All the above mentioned facts lead to the conclusion that as a result of the burden of economic and social problems, the children are the least protected social category in Sierra Leone. For instance, IRIN reports that “Child mortality in this country is the worst in the world at 270 deaths per 100,000 children born” (“Sierra Leone,” 2008). One of the reasons of such a situation is the poor provision of the prenatal care. Additionally, the most common problems that add to the children’s deaths are dehydration, lack of vitamins and vaccines, malnutrition and lack of access to the first aid services.

Scholars claim that even simple methods such as regular immunization, vitamin A supplements, and re-hydration of children with diarrhea (“Sierra Leone,” 2008). Moreover, rresearchers indicate that bed net usage would also have a positive effect protecting the child from mosquitoes (Ranasinghe et al., 2015). At the same time, the country requires correcting its cultural practices because of their harmful effect on children. The examples of them are the lack of breastfeeding and substitution of it with water, early and underage marriages, female genital mutilation/cutting, and child labor (“Sierra Leone,” 2008). Consequently, the international community is shocked with the realities of Sierra Leone and attempts to assist the country with humanitarian aid. Thus, UNICEF Executive Director, Ann Veneman, stated that “The loss of 9.7 million young lives each year is unacceptable, especially when many of these deaths are preventable” (“U.N.,” 2008). In general, it is evident that the whole sub-Saharan region of Africa requires assistance due to the fact that it incorporates the poorest countries of the world.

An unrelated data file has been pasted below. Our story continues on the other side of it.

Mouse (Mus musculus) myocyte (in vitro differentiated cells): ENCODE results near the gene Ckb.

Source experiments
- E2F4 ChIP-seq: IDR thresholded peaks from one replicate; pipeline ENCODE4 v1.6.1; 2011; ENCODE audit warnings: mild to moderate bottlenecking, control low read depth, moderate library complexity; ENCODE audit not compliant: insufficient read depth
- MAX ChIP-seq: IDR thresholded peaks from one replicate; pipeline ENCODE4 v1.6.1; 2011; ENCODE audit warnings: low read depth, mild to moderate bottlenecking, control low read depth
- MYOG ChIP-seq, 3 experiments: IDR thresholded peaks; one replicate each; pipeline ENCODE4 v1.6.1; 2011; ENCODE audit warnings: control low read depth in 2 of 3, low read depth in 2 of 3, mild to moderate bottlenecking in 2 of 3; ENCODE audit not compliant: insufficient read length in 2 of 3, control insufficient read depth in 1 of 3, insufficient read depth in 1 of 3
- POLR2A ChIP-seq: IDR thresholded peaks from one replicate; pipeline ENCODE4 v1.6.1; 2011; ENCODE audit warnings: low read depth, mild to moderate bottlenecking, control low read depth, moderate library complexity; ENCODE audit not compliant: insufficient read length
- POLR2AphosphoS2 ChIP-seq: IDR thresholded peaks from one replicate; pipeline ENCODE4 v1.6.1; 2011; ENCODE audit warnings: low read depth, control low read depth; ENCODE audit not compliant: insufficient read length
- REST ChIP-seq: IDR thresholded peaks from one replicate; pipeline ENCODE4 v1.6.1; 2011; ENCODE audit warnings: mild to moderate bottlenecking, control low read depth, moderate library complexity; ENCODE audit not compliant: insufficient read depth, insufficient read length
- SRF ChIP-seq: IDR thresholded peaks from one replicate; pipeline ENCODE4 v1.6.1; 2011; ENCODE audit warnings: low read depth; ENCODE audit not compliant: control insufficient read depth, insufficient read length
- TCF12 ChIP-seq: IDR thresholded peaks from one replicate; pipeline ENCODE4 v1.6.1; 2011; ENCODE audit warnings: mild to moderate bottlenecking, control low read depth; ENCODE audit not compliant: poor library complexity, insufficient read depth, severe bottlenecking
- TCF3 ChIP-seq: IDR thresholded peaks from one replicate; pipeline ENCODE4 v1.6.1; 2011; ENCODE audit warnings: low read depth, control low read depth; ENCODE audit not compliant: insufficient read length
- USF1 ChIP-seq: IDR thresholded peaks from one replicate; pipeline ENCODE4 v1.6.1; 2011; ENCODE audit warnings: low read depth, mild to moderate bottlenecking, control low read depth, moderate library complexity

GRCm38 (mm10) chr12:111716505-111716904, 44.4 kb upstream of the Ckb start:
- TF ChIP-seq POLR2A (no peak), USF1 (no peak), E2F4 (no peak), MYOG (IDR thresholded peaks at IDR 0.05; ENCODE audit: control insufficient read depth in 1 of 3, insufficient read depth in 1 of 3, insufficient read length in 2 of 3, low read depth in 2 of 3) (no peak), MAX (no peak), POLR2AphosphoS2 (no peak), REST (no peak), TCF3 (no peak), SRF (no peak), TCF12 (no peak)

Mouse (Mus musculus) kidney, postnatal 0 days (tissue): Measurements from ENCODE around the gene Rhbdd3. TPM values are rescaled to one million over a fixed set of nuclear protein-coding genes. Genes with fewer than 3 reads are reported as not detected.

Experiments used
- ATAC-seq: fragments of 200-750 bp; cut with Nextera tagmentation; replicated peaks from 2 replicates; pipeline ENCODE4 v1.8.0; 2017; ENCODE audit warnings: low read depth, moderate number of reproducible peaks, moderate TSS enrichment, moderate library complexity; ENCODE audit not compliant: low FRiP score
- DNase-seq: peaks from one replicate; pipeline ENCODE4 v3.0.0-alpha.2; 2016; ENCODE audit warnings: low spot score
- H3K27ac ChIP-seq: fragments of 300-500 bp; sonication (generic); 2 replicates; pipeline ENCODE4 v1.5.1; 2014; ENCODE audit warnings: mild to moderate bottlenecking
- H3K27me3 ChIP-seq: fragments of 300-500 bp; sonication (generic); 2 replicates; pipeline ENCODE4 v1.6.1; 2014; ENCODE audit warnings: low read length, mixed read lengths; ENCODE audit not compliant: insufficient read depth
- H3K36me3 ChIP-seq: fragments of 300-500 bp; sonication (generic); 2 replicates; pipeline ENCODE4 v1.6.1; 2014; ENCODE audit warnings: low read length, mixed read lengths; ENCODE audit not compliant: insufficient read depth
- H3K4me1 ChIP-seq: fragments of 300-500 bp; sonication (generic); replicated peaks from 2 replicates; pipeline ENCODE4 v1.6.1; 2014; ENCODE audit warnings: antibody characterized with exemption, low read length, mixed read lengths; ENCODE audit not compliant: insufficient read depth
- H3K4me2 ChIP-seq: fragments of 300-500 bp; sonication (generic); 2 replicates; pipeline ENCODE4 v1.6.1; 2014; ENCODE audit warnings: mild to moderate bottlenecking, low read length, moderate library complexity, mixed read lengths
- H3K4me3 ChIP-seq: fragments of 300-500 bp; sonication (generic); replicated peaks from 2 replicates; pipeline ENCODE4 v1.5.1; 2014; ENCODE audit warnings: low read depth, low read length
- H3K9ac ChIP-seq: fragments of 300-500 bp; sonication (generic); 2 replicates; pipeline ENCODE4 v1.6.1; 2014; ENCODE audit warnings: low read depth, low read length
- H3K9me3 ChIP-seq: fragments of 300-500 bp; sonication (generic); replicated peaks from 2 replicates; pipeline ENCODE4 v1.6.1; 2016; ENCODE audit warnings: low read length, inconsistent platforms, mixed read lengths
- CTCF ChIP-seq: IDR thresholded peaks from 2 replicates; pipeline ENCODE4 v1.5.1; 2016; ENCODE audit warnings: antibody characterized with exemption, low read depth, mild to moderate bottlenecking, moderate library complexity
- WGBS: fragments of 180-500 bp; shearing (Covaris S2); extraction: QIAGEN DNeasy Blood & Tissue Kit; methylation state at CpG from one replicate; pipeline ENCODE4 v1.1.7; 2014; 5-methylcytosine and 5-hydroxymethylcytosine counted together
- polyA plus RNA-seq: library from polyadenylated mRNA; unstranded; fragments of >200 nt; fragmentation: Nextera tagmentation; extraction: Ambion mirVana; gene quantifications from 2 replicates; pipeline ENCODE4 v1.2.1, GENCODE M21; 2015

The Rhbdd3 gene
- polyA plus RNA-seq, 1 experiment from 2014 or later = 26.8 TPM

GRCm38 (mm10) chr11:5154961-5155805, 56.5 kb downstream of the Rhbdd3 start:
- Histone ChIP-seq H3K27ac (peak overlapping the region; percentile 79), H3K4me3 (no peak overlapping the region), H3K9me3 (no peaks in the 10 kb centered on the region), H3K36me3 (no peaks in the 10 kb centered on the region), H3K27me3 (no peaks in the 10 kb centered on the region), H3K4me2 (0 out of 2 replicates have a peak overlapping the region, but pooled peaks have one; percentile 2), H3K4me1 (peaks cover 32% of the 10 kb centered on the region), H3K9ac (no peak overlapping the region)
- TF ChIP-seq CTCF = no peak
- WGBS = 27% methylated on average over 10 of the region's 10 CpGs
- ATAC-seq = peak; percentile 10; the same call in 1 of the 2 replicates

Alongside with the humanitarian aid, countries of the world propose various solutions to resolve the issue. Due to the fact that the civil war of 1991-2002 prevented the government’s efforts to decrease the children’s mortality, the state relies heavily on exterior assistance. For instance, the UN claimed that it aimed at reducing the 1990 rate by two-thirds before 2015 (“U.N.,” 2008). Unfortunately, this goal has not been reached, which requires additional efforts. In this respect, it is suggested that Sierra Leone has to follow the example of Mozambique, which has achieved 41% drop of child mortality (“U.N.,” 2008). Such a result has been possible because of the establishment of medical aid training institutions, which has raised the level of medical awareness of the citizens. Additionally, community health service educators assisted people in applying correct health care practices towards children. Consequently, one suggests that the world’s countries should not provide direct financial assistance to Sierra Leone. Instead, they should develop health care services and institutions locally. Therefore, the spread of the practices implemented by Mozambique would significantly decrease the level of child mortality and enhance the overall level of medical care.